Wireless serial communication, TouchDesigner
Carnegie Mellon University
Learning from home requires an extraordinary effort to maintain a clean stream of attention towards the communication devices we use for that purpose —computers, external monitors, smartphones, iPads— as well as an unimpaired dexterity with peripheral electronics —mouse, keyboard, external drives— and traditional tools —for me, a mechanical pen, a notebook, and tons of Post-its. The complex choreography across technologies has an additional challenge: each of those devices and tools is interfaced with our brain in different ways. The different operating systems, visual and sonic interfaces, tactile experiences, and cognitive mechanisms involved in mastering and transferring knowledge from one to another system saturates our capacity to focus our attention on this task's main goal: to acquire knowledge and develop our understanding of the beyond-the-brain body.
'Today, there’s a new kind of chore. A new set of numerous, mindless errands embedded into our already overwhelming busy lives.’
Far from Xerox Park ideals of working and living in a seamless universe of computers that could help me achieve my educational goal during the in-home university, I spent my hours clicking icons, chasing hyperlinks, scrolling up and down, swiping left to right, typing user and password forms, and delighting my vision with carefully crafted UI/UX designs and lazy rectangles (Krishna, 2015). Though sometimes I have taken advantage of multiscreen settings for accomplishing complex processes that require auxiliary tasks—such as searching for words in my phone or uploading snapshots from my camera to the cloud—, the presence of my smartphone in a learning environment is counterproductive to complete such processes fully and most of the times is a distracting tool. As many studies suggest, 'the mere presence of one’s own smartphone may occupy limited-capacity cognitive resources, thereby leaving fewer resources available for other tasks and undercutting cognitive performance' (Ward et al., 2017).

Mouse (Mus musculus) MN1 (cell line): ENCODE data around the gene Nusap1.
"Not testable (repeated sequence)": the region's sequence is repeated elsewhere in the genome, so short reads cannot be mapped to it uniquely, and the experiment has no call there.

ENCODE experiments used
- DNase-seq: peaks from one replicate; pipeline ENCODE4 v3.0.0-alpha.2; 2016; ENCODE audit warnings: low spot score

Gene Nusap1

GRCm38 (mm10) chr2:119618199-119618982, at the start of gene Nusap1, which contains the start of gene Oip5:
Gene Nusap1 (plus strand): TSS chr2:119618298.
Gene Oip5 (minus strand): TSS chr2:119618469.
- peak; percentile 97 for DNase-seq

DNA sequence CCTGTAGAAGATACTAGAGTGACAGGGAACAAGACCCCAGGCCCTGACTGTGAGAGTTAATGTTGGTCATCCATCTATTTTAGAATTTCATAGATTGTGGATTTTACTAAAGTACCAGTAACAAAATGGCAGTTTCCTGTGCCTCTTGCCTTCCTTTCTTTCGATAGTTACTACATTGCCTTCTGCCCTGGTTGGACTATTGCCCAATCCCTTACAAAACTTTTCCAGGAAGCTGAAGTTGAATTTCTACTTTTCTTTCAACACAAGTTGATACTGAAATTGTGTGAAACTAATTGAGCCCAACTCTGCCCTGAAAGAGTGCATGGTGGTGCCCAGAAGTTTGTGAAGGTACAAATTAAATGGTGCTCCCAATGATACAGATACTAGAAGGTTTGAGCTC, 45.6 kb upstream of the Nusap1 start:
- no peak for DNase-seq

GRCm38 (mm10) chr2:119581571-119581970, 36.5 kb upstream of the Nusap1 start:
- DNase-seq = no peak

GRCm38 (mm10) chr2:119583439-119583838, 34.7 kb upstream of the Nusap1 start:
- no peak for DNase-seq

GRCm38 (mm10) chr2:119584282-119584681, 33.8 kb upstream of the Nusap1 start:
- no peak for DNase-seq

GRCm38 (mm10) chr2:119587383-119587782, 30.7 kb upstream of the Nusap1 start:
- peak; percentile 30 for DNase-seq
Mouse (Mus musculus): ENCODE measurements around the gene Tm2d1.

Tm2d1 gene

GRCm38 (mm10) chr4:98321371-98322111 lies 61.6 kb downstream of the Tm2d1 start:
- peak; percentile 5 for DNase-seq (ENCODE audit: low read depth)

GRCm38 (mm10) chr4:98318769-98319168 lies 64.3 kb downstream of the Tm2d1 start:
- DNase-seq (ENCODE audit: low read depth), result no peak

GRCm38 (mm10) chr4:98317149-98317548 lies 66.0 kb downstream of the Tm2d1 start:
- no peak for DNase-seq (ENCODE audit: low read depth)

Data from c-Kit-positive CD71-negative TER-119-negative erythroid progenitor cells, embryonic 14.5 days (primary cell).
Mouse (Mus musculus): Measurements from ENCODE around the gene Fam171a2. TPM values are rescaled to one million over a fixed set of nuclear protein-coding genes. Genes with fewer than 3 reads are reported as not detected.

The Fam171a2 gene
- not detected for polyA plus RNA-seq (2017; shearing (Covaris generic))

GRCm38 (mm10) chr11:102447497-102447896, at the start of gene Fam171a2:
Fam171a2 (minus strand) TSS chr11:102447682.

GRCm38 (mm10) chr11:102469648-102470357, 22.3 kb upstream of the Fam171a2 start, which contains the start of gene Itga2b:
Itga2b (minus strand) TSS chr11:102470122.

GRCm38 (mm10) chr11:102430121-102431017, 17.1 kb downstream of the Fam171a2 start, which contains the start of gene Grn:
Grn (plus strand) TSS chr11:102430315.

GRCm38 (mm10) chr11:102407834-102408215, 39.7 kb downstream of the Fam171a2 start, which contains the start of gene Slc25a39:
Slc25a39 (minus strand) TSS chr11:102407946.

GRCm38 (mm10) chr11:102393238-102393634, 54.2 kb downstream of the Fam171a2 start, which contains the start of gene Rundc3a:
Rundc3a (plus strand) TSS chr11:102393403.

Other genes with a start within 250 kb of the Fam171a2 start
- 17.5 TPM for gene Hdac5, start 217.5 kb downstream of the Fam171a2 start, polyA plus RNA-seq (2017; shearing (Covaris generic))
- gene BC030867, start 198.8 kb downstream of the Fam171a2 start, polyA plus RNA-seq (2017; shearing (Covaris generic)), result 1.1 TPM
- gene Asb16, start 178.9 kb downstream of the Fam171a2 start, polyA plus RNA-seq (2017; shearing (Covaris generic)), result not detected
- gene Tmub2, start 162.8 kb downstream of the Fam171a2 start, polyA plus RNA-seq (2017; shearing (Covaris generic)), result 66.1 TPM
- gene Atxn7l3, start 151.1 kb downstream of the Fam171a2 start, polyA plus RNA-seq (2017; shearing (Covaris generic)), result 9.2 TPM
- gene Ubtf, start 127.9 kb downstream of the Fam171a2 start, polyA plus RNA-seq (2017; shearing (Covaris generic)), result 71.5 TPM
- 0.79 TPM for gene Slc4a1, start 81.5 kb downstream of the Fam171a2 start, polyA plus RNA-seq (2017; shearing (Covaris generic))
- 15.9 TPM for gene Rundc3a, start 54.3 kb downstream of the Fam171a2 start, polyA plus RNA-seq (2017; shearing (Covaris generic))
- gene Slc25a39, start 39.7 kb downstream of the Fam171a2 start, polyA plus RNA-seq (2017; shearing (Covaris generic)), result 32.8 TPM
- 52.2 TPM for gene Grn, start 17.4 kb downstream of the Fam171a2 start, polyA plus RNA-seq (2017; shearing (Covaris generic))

Blackout Dongle is a portable add-on filter that interrupts the video signal of a computer workflow when the user's attention shifts to their smartphone device.
Praising concepts of efficiency in the workspace and optimization of multidevice screen-based behaviors, this portable video dongle connects between the HDMI connector of a standard monitor and the HDMI cable from the user's workstation/laptop interfering with the video signal when the phone is in use.
The system allows the user to better stream their attention to one digital platform at a time: as soon as the user flips the phone, the Blackout Dongle interfaces the video signal with a blackout animation effect that covers the angular area proportional to the orientation —or roll angle— of the phone.
• Krishna, G. (2015). The best interface is no interface: The simple path to brilliant technology. Pearson Education.
• Ward, A. F., Duke, K., Gneezy, A., & Bos, M. W. (2017). Brain drain: The mere presence of one’s own smartphone reduces available cognitive capacity. Journal of the Association for Consumer Research, 2(2), 140-154.